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This Week’s Torah Portion: Shoftim

Shoftim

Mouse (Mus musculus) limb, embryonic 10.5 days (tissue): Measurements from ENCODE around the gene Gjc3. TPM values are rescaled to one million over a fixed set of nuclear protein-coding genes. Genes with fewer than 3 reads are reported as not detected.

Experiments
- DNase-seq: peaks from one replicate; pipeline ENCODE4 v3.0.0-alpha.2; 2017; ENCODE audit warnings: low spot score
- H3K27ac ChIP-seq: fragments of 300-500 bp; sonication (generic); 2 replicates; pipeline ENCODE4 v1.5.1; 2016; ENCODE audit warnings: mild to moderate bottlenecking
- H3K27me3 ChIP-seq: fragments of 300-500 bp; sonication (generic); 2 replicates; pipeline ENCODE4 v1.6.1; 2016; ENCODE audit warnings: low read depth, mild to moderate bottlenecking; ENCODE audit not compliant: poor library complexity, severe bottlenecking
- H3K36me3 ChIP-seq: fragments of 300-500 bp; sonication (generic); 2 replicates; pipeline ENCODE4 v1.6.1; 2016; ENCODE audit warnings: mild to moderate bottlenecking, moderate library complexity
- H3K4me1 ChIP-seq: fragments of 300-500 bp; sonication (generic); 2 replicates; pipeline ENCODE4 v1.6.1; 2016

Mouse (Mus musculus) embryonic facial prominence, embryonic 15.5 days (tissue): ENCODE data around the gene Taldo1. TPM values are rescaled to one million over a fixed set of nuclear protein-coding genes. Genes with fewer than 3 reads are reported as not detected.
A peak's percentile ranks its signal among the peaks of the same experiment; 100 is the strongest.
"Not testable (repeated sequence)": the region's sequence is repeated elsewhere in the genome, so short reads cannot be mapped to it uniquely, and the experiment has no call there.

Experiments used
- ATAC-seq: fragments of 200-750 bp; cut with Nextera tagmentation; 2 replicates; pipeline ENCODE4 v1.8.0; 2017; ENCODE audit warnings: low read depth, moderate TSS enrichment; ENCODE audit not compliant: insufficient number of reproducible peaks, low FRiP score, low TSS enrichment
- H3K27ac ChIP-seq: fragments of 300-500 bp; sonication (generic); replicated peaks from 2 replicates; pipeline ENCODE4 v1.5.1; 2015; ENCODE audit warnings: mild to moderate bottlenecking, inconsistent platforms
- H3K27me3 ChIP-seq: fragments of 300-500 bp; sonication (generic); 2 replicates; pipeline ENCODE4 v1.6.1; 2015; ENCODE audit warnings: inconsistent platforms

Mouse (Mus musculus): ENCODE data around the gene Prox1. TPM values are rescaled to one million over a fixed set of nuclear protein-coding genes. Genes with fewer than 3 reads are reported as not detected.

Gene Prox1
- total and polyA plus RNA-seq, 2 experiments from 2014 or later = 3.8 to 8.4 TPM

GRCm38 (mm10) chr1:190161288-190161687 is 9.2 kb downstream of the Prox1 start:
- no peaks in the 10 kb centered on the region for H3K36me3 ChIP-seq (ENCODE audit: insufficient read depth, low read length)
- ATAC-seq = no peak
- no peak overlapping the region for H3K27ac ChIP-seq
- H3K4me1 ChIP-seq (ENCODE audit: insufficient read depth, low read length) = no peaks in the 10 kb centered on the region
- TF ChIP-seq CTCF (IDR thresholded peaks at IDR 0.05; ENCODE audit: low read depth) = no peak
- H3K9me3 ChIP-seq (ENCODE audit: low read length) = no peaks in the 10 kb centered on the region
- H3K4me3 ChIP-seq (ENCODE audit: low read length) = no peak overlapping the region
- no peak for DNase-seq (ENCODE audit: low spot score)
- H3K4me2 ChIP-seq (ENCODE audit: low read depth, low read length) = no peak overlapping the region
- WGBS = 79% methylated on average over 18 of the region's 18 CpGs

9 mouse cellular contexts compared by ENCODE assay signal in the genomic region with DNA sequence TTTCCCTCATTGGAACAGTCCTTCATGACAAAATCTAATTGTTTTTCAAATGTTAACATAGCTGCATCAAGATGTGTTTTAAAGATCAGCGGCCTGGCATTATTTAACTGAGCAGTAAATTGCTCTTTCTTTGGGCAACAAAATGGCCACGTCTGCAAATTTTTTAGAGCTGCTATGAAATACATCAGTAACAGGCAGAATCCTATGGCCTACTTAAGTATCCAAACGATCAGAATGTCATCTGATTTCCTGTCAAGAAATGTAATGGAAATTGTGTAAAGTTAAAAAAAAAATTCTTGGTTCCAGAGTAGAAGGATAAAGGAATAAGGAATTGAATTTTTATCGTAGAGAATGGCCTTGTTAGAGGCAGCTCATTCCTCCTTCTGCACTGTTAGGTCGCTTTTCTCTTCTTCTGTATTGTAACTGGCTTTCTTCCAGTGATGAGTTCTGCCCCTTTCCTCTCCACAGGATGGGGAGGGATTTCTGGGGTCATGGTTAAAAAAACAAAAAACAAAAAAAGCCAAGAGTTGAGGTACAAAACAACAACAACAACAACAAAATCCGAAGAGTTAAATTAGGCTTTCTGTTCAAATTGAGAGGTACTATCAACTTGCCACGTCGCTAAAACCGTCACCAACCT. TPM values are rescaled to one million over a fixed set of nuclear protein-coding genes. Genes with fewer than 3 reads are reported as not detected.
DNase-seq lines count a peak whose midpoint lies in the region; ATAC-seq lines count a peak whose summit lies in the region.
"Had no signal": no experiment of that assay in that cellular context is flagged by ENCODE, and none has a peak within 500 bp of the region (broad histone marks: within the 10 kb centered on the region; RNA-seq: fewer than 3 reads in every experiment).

The Midrash in Bereshit Rabbah 5:10 teaches that on the third day of creation Gibborim, “strong ones,” were created. According to the Midrash, iron was one of the “strong ones” that was created, along with the mountains where it is deposited. The Midrash states that on the third day, the trees began to tremble. The trees were nervous that their wood, when combined with the iron, would be used for axes to cut them down. The iron said to the trees: “Don’t worry! As long as none of your wood enters me, no one will be harmed.” Humanity was the missing link in this conversation between the iron and the trees. The destructive strength of the iron depended on the ability of humans to fashion it into a tool of destruction. In Parashat Shoftim, Moshe tells Bnai Yisrael that when they are in a war against a city, they must not destroy its trees and use an ax against them. Bnai Yisrael may eat of the trees but they may not cut them down. The only trees that Bnai Yisrael are permitted to cut down are non fruit-bearing trees. (Dvarim 20:19-20) Why do you think this law against cutting down trees specifically applied to wartime? What do you think was the rationale behind Bnai Yisrael’s permission to cut down non fruit-bearing trees? What do fruit trees represent to humanity?

 

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